Optional Step 7. Ask “Why?”

This step isn’t always necessary, as not all behavior really requires a “why?”.  The poking of the sister example from above is a situation in which I would probably not ask why, as “I dunno” or “Because I felt like it” do not really justify the action, and there’s probably not some deep-seeded reason behind it.  Kids just like to annoy their siblings sometimes, and you know the reason behind it. 

However, some situations should have a “why?” attached, and this usually best fits after step two.  Before you explain why the behavior is inappropriate, it’s often best to understand why the behavior occurred in the first place.  This will often shape your explanation of why it is wrong.  For example, say your daughter wasn’t doing her homework.  You might want to approach her and say, “I’d like to talk to you.  Please give me your eyes.  You need to stop neglecting your homework.  You have an F right now.  Can you please help me understand why you’re not doing your homework?” 

Her reason for not doing homework can drastically change your response.  If it’s just because she doesn’t want to, then you need to explain to her the importance of education, the expectations of your household regarding education, and a choice of positive and negative consequences.  If she’s not doing homework because she doesn’t understand it, you have a different issue to deal with.  The explanation of why her behavior is wrong in this case shifts becomes about describing the importance of asking for help.  Depending on the grade level and your abilities, this might mean you need to give her more help with her homework or you might need to get a tutor or find some other way for your child to get extra help.  You can also try contacting the teacher for suggestions and feedback as to the nature of the problem.  It could be she’s too busy staring at a boy to pay attention to the lesson or it could be that she tries, but just doesn’t understand.  If this is the case, then it’s important to not provide negative consequences but to provide the resources your child needs to succeed, whether that’s extra help in school, positive consequences for smaller successes, or, if necessary, requesting testing for a learning disability if she doesn’t improve.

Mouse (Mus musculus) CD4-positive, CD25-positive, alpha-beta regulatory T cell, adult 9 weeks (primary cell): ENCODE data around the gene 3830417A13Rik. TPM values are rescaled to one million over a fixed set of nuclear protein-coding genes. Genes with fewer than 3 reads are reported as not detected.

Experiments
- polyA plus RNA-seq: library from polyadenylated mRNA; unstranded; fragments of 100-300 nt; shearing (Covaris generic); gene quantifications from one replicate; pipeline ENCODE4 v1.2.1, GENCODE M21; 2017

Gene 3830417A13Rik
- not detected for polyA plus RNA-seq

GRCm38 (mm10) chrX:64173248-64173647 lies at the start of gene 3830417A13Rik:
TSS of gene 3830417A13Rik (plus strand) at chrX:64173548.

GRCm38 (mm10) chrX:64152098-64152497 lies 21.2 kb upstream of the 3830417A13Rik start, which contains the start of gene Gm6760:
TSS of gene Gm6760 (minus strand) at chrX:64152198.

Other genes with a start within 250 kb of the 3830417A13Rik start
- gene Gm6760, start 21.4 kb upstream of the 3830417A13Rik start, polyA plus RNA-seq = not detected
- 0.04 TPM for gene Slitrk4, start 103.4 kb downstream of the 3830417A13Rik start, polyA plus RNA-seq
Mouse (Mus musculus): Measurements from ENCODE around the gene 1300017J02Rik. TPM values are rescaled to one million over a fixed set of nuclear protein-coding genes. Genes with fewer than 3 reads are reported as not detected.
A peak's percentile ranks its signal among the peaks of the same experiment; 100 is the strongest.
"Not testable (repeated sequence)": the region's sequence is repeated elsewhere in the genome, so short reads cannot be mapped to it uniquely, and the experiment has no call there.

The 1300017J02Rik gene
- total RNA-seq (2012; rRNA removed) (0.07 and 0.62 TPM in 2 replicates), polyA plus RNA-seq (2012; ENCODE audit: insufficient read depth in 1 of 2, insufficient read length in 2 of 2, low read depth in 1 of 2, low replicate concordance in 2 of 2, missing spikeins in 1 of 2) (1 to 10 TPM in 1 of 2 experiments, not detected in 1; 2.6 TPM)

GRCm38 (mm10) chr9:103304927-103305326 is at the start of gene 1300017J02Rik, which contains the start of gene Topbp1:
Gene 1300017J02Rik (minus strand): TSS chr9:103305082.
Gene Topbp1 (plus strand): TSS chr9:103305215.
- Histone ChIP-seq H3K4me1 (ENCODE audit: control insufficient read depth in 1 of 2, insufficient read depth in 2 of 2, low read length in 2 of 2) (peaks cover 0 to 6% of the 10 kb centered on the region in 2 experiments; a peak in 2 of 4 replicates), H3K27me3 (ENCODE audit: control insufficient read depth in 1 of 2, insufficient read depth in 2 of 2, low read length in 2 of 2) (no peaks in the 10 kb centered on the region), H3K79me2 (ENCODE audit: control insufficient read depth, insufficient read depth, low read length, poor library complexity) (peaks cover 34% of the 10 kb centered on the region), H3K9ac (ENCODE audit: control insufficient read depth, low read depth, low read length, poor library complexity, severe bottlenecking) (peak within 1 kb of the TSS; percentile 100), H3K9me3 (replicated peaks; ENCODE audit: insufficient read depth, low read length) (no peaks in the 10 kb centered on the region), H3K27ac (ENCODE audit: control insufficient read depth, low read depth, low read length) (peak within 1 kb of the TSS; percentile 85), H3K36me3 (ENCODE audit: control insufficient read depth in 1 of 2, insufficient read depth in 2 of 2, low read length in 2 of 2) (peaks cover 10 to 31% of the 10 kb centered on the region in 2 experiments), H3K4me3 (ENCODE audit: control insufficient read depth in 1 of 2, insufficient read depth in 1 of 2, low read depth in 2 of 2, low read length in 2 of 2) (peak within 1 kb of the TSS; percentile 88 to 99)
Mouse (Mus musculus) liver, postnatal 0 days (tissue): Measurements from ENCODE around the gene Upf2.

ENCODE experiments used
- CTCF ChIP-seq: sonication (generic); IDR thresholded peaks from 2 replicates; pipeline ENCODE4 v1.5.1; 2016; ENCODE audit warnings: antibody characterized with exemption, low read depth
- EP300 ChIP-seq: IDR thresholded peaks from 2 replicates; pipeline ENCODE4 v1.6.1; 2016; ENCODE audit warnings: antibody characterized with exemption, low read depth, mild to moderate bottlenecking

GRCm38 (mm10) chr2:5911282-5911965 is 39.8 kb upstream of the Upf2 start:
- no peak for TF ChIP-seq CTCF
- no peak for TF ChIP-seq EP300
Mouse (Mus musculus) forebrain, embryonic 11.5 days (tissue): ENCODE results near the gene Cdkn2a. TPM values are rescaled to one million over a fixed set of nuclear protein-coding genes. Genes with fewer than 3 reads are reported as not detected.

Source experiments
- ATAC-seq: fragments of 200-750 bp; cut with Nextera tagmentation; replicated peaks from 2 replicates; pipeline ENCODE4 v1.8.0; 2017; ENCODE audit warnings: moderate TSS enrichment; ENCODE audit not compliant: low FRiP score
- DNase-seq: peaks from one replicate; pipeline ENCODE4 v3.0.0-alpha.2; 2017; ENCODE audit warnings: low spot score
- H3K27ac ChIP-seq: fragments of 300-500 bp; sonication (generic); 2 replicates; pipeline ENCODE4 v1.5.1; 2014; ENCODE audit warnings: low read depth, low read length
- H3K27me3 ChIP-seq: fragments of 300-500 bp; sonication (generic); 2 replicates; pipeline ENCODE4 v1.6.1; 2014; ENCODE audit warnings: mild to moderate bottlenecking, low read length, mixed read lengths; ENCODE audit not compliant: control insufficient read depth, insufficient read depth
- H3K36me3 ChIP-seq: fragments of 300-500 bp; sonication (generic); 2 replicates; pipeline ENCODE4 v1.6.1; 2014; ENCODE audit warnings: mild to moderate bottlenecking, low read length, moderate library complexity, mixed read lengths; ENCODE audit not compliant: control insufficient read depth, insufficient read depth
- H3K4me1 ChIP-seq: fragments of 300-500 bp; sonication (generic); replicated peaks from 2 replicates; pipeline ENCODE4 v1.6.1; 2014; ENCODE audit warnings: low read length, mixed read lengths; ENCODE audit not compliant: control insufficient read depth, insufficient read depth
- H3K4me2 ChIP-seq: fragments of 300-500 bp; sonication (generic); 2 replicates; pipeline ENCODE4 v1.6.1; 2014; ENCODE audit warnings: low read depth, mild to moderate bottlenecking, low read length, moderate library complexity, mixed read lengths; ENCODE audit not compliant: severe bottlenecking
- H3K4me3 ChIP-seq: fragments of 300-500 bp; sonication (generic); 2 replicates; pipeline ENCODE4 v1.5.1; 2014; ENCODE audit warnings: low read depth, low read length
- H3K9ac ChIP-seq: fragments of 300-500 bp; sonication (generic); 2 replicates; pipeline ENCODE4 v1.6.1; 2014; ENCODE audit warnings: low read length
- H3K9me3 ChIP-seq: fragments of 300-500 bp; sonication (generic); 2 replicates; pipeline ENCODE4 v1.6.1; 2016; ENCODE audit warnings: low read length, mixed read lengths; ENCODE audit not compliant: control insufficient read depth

“Why?”, while not always necessary, can provide an enormous about of information about what our children are going through, helping you to provide the necessary support and learning opportunities for your child.  Additionally, it forces your child to take accountability for his/her actions in order to explain them. 


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    • profile image


      4 years ago

      Daddy and I: An Evening At the Lake demonstrates the imontrapce of spending quality time with your child. As a parent, I appreciate the use of familiar, recognizable locations for the setting. And, I love that my 7 year old daughter was able to read the text independently. As an early childhood educator, I would definitely recommend Daddy and I: An evening At the Lake to anyone who is interested in being a positive role model to a child.

    • profile image


      4 years ago

      That's more than senilbse! That's a great post!

    • Attach profile image

      6 years ago

      I think you're first paragraph header says it the best - teaching NOT punishing. Great article.